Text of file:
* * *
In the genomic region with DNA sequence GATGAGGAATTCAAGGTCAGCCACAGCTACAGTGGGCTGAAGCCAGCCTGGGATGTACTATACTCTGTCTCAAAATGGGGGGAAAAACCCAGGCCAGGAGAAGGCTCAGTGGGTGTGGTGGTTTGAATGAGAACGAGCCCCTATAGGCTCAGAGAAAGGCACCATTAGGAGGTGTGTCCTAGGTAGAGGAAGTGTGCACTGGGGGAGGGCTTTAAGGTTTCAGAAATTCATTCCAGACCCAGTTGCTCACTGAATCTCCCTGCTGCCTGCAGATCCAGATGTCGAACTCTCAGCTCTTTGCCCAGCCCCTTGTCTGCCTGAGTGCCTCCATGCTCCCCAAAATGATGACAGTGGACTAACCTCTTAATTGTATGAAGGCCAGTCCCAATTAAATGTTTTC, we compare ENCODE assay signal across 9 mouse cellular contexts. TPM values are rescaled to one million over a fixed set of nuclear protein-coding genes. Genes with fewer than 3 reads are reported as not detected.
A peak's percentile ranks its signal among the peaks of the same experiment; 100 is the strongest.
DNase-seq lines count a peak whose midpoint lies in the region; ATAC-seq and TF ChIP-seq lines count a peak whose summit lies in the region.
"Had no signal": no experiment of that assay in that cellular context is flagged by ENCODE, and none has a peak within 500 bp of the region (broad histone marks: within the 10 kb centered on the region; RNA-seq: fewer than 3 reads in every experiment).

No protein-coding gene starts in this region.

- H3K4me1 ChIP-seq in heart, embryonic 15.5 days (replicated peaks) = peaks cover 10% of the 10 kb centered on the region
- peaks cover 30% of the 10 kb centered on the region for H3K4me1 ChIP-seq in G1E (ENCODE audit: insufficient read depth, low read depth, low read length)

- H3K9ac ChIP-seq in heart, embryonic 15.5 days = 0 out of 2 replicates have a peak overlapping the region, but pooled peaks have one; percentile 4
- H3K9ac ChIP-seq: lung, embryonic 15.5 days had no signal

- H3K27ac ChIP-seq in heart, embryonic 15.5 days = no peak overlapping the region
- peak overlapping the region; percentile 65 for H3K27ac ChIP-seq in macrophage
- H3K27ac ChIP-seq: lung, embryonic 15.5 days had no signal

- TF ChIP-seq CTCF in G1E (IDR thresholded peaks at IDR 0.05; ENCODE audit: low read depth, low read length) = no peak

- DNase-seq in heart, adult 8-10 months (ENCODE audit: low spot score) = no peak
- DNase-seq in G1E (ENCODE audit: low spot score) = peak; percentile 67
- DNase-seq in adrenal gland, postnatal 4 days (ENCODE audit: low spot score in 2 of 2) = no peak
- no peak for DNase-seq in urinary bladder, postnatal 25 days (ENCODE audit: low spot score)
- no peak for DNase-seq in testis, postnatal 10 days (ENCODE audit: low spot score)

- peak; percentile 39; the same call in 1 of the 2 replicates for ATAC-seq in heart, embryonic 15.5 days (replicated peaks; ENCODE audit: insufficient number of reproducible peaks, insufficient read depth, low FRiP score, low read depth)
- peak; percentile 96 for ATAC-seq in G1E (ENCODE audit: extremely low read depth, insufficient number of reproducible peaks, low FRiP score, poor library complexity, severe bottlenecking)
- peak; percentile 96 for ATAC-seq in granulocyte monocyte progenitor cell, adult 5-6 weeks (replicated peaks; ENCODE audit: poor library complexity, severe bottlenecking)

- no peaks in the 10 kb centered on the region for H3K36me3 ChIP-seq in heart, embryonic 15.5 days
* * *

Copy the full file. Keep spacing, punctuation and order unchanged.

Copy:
In the genomic region with DNA sequence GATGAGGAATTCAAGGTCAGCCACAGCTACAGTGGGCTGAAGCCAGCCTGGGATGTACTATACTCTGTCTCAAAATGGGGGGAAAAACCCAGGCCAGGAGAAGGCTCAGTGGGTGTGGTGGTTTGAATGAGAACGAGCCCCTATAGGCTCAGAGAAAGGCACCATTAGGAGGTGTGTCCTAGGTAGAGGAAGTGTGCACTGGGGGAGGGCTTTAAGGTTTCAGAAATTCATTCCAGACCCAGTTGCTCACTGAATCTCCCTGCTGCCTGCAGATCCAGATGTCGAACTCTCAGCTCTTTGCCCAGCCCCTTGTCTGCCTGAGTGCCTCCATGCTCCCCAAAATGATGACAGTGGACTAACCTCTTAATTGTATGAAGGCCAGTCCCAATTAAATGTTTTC, we compare ENCODE assay signal across 9 mouse cellular contexts. TPM values are rescaled to one million over a fixed set of nuclear protein-coding genes. Genes with fewer than 3 reads are reported as not detected.
A peak's percentile ranks its signal among the peaks of the same experiment; 100 is the strongest.
DNase-seq lines count a peak whose midpoint lies in the region; ATAC-seq and TF ChIP-seq lines count a peak whose summit lies in the region.
"Had no signal": no experiment of that assay in that cellular context is flagged by ENCODE, and none has a peak within 500 bp of the region (broad histone marks: within the 10 kb centered on the region; RNA-seq: fewer than 3 reads in every experiment).

No protein-coding gene starts in this region.

- H3K4me1 ChIP-seq in heart, embryonic 15.5 days (replicated peaks) = peaks cover 10% of the 10 kb centered on the region
- peaks cover 30% of the 10 kb centered on the region for H3K4me1 ChIP-seq in G1E (ENCODE audit: insufficient read depth, low read depth, low read length)

- H3K9ac ChIP-seq in heart, embryonic 15.5 days = 0 out of 2 replicates have a peak overlapping the region, but pooled peaks have one; percentile 4
- H3K9ac ChIP-seq: lung, embryonic 15.5 days had no signal

- H3K27ac ChIP-seq in heart, embryonic 15.5 days = no peak overlapping the region
- peak overlapping the region; percentile 65 for H3K27ac ChIP-seq in macrophage
- H3K27ac ChIP-seq: lung, embryonic 15.5 days had no signal

- TF ChIP-seq CTCF in G1E (IDR thresholded peaks at IDR 0.05; ENCODE audit: low read depth, low read length) = no peak

- DNase-seq in heart, adult 8-10 months (ENCODE audit: low spot score) = no peak
- DNase-seq in G1E (ENCODE audit: low spot score) = peak; percentile 67
- DNase-seq in adrenal gland, postnatal 4 days (ENCODE audit: low spot score in 2 of 2) = no peak
- no peak for DNase-seq in urinary bladder, postnatal 25 days (ENCODE audit: low spot score)
- no peak for DNase-seq in testis, postnatal 10 days (ENCODE audit: low spot score)

- peak; percentile 39; the same call in 1 of the 2 replicates for ATAC-seq in heart, embryonic 15.5 days (replicated peaks; ENCODE audit: insufficient number of reproducible peaks, insufficient read depth, low FRiP score, low read depth)
- peak; percentile 96 for ATAC-seq in G1E (ENCODE audit: extremely low read depth, insufficient number of reproducible peaks, low FRiP score, poor library complexity, severe bottlenecking)
- peak; percentile 96 for ATAC-seq in granulocyte monocyte progenitor cell, adult 5-6 weeks (replicated peaks; ENCODE audit: poor library complexity, severe bottlenecking)

- no peaks in the 10 kb centered on the region for H3K36me3 ChIP-seq in heart, embryonic 15.5 days